I recently reported on Chinese plans to launch Shenzhou-9, and used a stock image of a Long March-2F rocket blasting off the launch pad. Nafin wanted to know what that diamond pattern trailing behind the rocket was, and ivan3man_at_large posted the answer: they’re called shock diamonds.
Shock diamonds? That term had somehow slipped past me, so I thought I’d dig into it some more.
Shock diamonds (alternatively known as “Mach disks”) occur when gas is exiting a nozzle at supersonic speeds, at a different pressure than the outside atmosphere. At sea level, the exhaust pressure might be lower than the thick atmosphere. And then at very high altitudes, the exhaust pressure might be higher than the thin atmosphere.
So these shock diamonds can appear just as a rocket is taking off, or at high altitude when it shifts into supersonic speed.
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A classic example is the space shuttle blasting off, but another famous example is when Chuck Yeager’s X-1 rocket plane reached Mach 1.
Let’s take the example of a rocket blasting off. In this case, the exit pressure of the exhaust is lower than the outside atmosphere, and so you get a situation called “overexpansion”. The gas exits the rocket at a lower pressure, and fans outward from the exhaust nozzle in an “expansion fan”. But the outside atmosphere is higher pressure than the exhaust gas, and so compresses it inward. This difference in pressure forces the gas back together at a specific point – the first shock diamond.
(I’ll spare you all the complex fluid dynamics at this point.)
Then the gas compensates and expands again into a new expansion fan, and then it’s forced back together the same distance further along from the rocket at the next shock diamond, and so on and so on. Eventually atmospheric distortion and friction takes over, equalizing the pressure of the exhaust plume with the ambient atmosphere.
Shock diamonds were originally discovered by Ernst Mach, the famous Austrian scientist who did work on fluid dynamics.
One other interesting side note, shock diamonds aren’t just seen in rocket exhausts. They’ve also been seen blasting out of volcanoes and artillery guns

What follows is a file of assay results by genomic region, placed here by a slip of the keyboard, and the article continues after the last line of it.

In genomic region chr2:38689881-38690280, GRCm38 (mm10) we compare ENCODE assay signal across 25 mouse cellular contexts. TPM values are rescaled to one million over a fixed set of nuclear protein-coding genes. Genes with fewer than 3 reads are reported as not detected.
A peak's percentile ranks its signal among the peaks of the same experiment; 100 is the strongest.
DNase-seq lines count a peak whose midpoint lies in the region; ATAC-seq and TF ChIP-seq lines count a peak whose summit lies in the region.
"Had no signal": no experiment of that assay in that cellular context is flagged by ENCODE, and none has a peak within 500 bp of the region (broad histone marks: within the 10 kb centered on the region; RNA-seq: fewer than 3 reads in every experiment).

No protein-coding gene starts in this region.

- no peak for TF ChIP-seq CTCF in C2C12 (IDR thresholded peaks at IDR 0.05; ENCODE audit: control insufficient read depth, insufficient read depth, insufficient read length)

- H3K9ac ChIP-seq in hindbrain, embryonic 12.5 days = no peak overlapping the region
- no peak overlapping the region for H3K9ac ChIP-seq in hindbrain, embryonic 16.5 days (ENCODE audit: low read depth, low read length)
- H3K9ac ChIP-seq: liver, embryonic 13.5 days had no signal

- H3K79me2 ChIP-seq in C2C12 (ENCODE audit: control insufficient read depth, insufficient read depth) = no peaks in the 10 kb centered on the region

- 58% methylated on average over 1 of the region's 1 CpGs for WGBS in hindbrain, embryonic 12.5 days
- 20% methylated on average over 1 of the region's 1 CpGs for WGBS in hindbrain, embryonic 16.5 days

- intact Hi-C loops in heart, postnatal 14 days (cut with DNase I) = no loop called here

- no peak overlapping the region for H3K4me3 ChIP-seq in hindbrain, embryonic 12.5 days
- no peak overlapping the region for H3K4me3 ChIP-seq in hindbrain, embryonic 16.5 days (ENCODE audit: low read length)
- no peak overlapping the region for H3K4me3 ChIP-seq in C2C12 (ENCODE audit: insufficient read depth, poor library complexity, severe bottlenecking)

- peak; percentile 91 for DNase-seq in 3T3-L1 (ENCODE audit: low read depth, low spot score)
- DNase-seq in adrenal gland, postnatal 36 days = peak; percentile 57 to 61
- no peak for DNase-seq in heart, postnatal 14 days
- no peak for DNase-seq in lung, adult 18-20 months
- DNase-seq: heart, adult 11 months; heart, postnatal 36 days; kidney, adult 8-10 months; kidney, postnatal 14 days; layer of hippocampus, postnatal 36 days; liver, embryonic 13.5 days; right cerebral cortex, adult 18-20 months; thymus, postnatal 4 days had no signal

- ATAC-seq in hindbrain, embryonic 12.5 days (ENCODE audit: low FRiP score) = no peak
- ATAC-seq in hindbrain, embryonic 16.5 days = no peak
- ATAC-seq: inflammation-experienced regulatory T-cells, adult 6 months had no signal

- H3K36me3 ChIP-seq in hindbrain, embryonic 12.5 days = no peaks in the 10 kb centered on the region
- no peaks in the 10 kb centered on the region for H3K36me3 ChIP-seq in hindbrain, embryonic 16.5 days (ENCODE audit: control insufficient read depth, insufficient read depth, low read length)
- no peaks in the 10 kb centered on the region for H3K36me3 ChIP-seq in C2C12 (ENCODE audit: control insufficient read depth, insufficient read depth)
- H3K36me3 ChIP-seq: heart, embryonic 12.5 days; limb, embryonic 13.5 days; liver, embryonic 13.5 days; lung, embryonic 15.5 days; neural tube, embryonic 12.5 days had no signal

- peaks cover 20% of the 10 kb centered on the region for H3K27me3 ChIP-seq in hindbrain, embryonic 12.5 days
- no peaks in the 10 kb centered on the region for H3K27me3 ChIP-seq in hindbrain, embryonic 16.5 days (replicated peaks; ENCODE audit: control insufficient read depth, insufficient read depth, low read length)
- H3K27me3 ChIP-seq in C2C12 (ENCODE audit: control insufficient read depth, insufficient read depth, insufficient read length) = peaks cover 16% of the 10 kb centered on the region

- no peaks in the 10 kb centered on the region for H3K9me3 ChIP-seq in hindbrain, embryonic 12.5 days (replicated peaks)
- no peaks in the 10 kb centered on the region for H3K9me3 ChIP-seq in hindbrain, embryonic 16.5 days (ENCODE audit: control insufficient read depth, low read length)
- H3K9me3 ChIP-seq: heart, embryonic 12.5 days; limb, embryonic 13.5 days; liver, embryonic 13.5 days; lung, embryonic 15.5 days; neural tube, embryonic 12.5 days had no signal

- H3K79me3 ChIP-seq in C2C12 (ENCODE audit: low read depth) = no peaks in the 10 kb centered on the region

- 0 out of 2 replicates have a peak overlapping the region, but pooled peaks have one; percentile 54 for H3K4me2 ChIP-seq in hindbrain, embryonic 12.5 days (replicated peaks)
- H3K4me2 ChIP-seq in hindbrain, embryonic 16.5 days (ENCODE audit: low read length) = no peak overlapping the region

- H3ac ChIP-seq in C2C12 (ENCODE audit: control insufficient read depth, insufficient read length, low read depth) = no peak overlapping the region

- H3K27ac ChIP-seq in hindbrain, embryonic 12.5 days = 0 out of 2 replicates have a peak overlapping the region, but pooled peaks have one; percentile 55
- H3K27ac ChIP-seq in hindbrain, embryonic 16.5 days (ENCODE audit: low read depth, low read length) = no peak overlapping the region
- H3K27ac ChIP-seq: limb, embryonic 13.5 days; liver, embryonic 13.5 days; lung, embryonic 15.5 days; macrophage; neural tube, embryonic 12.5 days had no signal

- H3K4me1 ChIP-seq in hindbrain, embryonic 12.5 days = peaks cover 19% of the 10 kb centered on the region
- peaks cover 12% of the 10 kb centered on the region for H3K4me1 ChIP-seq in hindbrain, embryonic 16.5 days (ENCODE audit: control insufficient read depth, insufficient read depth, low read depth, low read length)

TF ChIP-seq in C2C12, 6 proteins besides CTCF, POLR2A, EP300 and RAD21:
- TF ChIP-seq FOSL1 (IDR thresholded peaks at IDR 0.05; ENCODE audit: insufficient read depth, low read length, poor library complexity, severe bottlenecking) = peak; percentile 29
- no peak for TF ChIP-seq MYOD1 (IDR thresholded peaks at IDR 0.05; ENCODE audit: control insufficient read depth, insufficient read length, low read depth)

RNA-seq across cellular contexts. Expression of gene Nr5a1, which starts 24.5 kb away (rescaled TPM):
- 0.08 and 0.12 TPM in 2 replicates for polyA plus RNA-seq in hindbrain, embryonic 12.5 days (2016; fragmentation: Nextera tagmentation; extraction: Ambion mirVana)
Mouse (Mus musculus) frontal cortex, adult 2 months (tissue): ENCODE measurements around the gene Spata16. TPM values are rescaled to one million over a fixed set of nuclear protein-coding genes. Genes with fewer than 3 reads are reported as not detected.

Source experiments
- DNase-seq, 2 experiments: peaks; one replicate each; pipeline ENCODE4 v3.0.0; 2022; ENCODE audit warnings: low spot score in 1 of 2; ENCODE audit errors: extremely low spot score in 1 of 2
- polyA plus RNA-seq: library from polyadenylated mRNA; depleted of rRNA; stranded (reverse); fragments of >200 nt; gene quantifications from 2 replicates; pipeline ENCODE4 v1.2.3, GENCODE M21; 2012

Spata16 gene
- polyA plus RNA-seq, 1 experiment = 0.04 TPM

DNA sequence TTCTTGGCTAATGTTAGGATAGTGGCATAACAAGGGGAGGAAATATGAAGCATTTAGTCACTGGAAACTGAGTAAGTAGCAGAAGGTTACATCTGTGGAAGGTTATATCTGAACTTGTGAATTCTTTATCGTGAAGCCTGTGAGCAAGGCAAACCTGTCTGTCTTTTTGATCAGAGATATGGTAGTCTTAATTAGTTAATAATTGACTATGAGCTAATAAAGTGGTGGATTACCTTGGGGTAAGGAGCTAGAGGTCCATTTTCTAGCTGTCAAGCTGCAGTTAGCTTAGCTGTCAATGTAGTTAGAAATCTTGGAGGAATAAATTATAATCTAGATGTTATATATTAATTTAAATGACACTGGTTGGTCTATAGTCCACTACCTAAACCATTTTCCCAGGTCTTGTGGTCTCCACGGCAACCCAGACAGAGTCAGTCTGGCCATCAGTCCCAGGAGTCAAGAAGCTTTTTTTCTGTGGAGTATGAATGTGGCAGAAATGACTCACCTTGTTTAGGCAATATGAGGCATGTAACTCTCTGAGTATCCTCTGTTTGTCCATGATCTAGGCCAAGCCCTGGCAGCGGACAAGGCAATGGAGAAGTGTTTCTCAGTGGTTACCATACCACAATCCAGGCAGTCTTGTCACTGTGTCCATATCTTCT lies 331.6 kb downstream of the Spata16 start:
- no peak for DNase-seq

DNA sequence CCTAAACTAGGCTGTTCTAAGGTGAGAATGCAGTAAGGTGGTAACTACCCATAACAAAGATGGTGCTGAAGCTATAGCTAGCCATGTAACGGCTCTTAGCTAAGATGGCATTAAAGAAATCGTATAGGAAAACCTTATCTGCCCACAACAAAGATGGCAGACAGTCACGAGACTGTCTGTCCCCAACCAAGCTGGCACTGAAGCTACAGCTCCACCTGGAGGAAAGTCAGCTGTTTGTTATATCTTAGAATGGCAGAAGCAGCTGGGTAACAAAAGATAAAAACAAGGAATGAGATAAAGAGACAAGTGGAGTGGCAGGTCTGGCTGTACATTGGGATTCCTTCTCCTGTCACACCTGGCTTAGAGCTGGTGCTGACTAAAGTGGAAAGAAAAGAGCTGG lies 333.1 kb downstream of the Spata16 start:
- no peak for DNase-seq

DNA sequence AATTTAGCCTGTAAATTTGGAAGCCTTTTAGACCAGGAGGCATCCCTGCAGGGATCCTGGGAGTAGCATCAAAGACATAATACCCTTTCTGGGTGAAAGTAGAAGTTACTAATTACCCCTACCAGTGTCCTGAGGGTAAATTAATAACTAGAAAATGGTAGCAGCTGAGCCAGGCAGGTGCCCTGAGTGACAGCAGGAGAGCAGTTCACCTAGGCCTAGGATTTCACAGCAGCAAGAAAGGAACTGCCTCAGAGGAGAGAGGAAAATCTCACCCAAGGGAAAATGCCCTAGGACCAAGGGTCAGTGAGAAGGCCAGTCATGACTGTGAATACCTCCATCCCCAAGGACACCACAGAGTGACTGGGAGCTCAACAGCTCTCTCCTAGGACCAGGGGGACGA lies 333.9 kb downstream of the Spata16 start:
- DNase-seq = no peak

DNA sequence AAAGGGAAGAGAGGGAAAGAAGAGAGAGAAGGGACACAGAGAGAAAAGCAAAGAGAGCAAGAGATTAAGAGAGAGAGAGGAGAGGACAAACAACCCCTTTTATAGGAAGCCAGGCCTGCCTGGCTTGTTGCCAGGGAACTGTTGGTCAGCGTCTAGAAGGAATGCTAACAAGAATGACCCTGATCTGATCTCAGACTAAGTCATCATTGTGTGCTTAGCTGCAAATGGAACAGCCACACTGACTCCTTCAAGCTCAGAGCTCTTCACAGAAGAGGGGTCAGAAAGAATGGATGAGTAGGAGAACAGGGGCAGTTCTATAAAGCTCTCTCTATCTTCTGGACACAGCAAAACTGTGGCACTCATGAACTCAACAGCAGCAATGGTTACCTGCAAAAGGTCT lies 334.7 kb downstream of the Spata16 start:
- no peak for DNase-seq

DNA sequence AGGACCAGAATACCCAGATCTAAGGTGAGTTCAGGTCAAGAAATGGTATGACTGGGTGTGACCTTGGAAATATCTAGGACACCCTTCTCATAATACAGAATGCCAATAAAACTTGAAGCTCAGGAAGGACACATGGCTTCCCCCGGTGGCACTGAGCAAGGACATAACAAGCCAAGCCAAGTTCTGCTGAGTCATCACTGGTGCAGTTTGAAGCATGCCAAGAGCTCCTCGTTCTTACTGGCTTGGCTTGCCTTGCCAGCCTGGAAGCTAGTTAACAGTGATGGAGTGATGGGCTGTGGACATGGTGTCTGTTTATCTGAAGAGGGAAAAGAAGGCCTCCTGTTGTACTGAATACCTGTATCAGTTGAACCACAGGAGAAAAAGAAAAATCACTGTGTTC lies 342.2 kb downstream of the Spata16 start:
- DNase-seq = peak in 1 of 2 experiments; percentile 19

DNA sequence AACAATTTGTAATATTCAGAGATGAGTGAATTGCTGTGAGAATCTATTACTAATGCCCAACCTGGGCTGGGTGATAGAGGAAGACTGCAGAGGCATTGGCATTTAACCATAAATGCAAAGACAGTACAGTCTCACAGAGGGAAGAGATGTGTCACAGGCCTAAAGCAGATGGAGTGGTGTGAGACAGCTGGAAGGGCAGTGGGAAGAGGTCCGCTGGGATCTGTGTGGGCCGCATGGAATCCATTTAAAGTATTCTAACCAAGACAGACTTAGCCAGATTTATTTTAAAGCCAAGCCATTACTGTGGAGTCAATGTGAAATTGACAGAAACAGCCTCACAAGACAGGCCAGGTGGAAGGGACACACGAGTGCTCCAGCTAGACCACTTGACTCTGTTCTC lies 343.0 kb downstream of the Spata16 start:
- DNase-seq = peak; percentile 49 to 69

There are two great articles on Mach diamonds if you really want to understand them more deeply. Check out this article from Aerospace Web and this one from the Allstar Network.
11 Replies to “Shock Diamonds”
This is really very nice posting in this blog. I had really liked the stuff very much.
The information was very cordial. Thanks!
I’ve always wondered about that… Great article!
Nice article. Apart from the fact that Mach wasn’t German 😉
Yikes, I can’t believe I did that… thanks!
“At sea level, the exhaust pressure might be lower than the thick atmosphere”
Isn’t a gas exiting something supposed to have higher pressure than the outside?
A gaseous mass only needs velocity to move to somewhere else. If it were initially stationary, such as inside an air balloon, then a pressure difference would cause it to move.
In this case, the rocket nozzle or jet turbine is designed to give it a particular exit pressure and velocity regardless of the outside conditions.
I had forgotten the physics of the shocks. Thanks!
Two nitpicks: Mach was austrian and the expansion fan denotes the expansion phase so an overexpanded flow starts with a compression fan. (The 1st from Wikipedia and the 2nd from the first linked article.)
Good article, thanks! Guess that includes jet engines…
Shock diamonds are oblique shock waves that are “reflected” in the exhaust. the number of shock diamonds is related to the drop in pressure and hence velocity across the oblique shock wave. they are directly related to the nozzle design (the divergence angle for example) the diamond shocks will go away when the ambient temperature and pressure are optimum for the particular nozzle shape and exhaust velocity.
Neat, it sounds like the gas is bouncing inwards and outwards as a harmonic oscillator. The column is behaving so much like an object with edges, but it’s still composed of bouncing particles.
The glowing little balls of fire in the plumes radiate away heat, reducing the pressure, so radiation must play some role as well as convection in dissipating the oscillations.
Much thanks Fraser!
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